It has often been said that the actual business of assembling cars is a necessary evil for OEMs. The argument goes that – if they could – carmakers would happily design, market and sell their cars, and get someone else to carry out the complex, expensive business of building the vehicles, writes Alex Graham.
Clearly this is an overstatement, but it does accurately reflect the challenges associated with making money from making cars. It is also a useful filter through which to regard some of the rapid and drastic outsourcing decisions that have been taken in recent years.
When Ford established the original Rouge complex in Dearborn, Michigan, in the 1920s, the company’s founder Henry Ford set out to be independent of suppliers.
In its first incarnation, Rouge forged its own steel and manufactured tyres on-site, using rubber from a Ford plantation in Brazil. Rouge also produced its own glass and had its own power plant.
Since that time, carmakers have gone through several evolutions of the definitions of their core competences. A modern concept, upon which many (though by no means all) carmakers agree is that the OEM designs, assembles, markets and sell its vehicles.
Any other processes such as the design and validation of components, under this model, are to be handled by companies specialising in the relevant specific areas.
A further extension of that concept, espoused by Fiat for example in the 1990s, was that the OEM only designs, markets and sells its vehicles, leaving the assembly to other partners in the industrial network. This seems to be the high-water mark in concepts surrounding the practice of outsourcing, and it is arguable that even Fiat did not bring this concept to full realisation.
By contrast, Japanese carmakers continue to believe that no other company (and certainly no other company that has no experience of building cars) can assemble vehicles more efficiently and profitably than they can themselves. This model particularly applies to Honda and Toyota, while Nissan has taken a slightly different approach, influenced by its financial crisis in the 1990s and the subsequent alliance with Renault. In reality, every volume carmaker has found that market and corporate factors dictate a more selective policy when it comes to outsourcing: carmakers have exited many sectors, such as fuel injection systems, and as a result, suppliers are the technology leaders in those areas.
Certain components or sub-assemblies can be handed off to suppliers, not least because the labour rate differential can produce significant savings alone. But the jury is still out on the effectiveness of involving suppliers in pre-assembling large chunks of the overall vehicle – not surprising, considering that most carmakers have several decades experience behind them in screwing cars together.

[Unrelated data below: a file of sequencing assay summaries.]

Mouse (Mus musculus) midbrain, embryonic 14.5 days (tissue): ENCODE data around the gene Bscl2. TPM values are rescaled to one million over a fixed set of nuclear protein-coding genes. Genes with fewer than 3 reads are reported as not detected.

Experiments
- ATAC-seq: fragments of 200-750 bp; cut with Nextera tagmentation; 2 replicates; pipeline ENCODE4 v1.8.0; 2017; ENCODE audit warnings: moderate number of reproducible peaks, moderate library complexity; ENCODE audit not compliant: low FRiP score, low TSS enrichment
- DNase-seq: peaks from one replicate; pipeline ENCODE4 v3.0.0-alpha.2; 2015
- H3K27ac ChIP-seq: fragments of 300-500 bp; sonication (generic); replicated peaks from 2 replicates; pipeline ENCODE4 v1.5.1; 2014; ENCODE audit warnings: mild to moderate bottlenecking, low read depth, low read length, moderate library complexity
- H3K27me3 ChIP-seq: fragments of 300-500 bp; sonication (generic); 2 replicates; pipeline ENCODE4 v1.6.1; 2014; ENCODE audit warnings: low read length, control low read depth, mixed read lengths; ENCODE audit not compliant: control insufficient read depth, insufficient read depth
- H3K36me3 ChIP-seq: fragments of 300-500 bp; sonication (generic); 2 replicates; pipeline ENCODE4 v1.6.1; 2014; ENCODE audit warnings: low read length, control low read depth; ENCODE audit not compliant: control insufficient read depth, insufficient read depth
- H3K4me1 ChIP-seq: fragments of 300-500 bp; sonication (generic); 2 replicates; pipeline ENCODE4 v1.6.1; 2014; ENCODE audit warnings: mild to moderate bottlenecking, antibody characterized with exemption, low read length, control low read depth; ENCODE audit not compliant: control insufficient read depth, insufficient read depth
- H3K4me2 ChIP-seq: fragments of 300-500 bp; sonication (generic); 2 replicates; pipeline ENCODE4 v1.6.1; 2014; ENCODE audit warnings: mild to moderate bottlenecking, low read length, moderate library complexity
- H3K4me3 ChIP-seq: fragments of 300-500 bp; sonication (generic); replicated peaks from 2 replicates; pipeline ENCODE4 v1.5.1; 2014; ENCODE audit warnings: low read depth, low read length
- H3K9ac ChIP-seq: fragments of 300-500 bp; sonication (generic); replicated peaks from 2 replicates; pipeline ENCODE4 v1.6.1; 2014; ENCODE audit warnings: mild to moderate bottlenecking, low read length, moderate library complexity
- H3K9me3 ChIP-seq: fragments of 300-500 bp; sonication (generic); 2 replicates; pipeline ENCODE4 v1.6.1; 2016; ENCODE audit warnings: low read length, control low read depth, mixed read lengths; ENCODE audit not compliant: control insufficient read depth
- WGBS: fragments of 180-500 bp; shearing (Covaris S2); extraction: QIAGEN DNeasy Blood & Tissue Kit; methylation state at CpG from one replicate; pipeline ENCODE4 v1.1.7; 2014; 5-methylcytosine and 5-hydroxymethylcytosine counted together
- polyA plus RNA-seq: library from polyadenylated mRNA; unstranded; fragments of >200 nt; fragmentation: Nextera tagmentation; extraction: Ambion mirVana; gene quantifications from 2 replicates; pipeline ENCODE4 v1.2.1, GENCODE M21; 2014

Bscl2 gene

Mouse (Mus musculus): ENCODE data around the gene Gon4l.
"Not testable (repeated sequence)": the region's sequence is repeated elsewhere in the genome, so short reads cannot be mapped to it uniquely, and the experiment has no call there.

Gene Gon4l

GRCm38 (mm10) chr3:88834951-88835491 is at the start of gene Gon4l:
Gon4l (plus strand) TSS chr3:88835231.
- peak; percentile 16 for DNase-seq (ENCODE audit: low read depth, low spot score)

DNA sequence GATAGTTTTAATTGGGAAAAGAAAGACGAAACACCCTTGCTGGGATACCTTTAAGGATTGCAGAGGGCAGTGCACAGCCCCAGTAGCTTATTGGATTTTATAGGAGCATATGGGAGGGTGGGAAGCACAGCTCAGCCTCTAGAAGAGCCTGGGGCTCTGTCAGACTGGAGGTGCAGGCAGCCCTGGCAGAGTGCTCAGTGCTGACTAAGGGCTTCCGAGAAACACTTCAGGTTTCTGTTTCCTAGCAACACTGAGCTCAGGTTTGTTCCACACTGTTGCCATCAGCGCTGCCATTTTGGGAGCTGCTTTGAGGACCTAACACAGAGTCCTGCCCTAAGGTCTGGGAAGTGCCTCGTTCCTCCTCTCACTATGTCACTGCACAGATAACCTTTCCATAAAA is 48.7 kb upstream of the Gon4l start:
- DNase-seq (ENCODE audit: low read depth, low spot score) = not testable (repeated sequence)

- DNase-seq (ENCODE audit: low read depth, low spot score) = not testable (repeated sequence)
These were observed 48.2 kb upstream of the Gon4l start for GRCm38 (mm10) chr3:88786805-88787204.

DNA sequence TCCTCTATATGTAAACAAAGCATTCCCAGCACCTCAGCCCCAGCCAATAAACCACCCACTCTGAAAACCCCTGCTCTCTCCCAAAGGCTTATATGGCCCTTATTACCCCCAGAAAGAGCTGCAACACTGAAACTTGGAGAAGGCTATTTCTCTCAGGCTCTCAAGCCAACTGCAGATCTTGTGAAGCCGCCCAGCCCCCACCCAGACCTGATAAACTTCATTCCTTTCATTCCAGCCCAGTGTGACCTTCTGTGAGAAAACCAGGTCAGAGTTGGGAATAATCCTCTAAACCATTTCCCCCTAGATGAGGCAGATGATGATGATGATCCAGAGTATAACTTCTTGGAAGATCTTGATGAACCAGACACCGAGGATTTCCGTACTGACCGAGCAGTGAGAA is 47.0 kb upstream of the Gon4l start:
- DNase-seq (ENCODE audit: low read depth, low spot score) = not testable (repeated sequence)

Some examples of long-term outsourced components
Some component areas have been outsourced for a very long time: the suppliers of tyres and audio systems, for example, are brands that are well known to most consumers, and these are areas where OEMs do not look to operate. Such brands can in fact have a positive impact on consumer perception of a given model or vehicle brand, due to the prestige attached to such brands as Pirelli for tyres or Bose for high-end in-car entertainment.
Another area that is a longstanding example of total outsourcing is in passive safety, namely airbags and safety belts. In the large majority of cases, end consumers are unaware of the suppliers of these components in contrast to the above examples. The motivation in the instance of airbags is one of the recurrent themes in outsourcing in recent years: supplier specialisation, experience and expertise. OEMs are comfortable taking delivery of airbag systems as “black box” items. These are components, delivered ready to install as a system by the supplier, and the OEM does not oversee the management and production of control units, software, connectors etc.
Beyond those relatively static sectors, there has been a surge in the level of outsourcing carried out by the world’s OEMs over the past 15 years to 2005. In some cases, OEMs have retrenched from the extremes adopted in the initial phases, while other carmakers are still proceeding cautiously and on a case-by-case basis. In addition, the proliferation of niche models, and the pressure on resources throughout the industry has seen outsourced assembly of entire vehicles growing.
Potential benefits of outsourcing
Outsourcing offers OEMs the opportunity to gain significant cost reductions. Competition among suppliers, along with non-unionised labour can offer considerable ongoing savings in addition to the reduction in capital investment requirements. In a highly competitive environment, OEMs are also facing pricing pressure from end-consumers, with either favourable finance or equipment rates becoming increasingly common. In an instance where an OEM makes air-conditioning free as part of a special offer, clearly it needs to purchase from the supplier at a commodity rate.
This is a phase of the industry where outsourcing is higher than it has ever been, and the relationships and boundaries between suppliers and carmakers are changing extensively – so sometimes the failure of an idea is a case of simply testing what is possible.
Growing supplier capabilities: As more work is handed over to suppliers, so their revenues grow, and likewise the amount they have to invest in R&D. Suppliers in many sectors are increasingly engaged in market research on the end-consumer in order to be able to bring valuable innovations and new concepts to the attention of their OEM customers.
Product specialisation: One of the strongest prima facie arguments for the continued growth in outsourcing is that of product focus. The OEM’s product is the complete vehicle, while each supplier can focus on those components and systems where it specialises. So where the OEM needs to concentrate on delivering a vehicle that will attract the car buying public and that will sustain the required brand values, a supplier can drill down to developing the best solution for, say, a centre console or diesel injection system.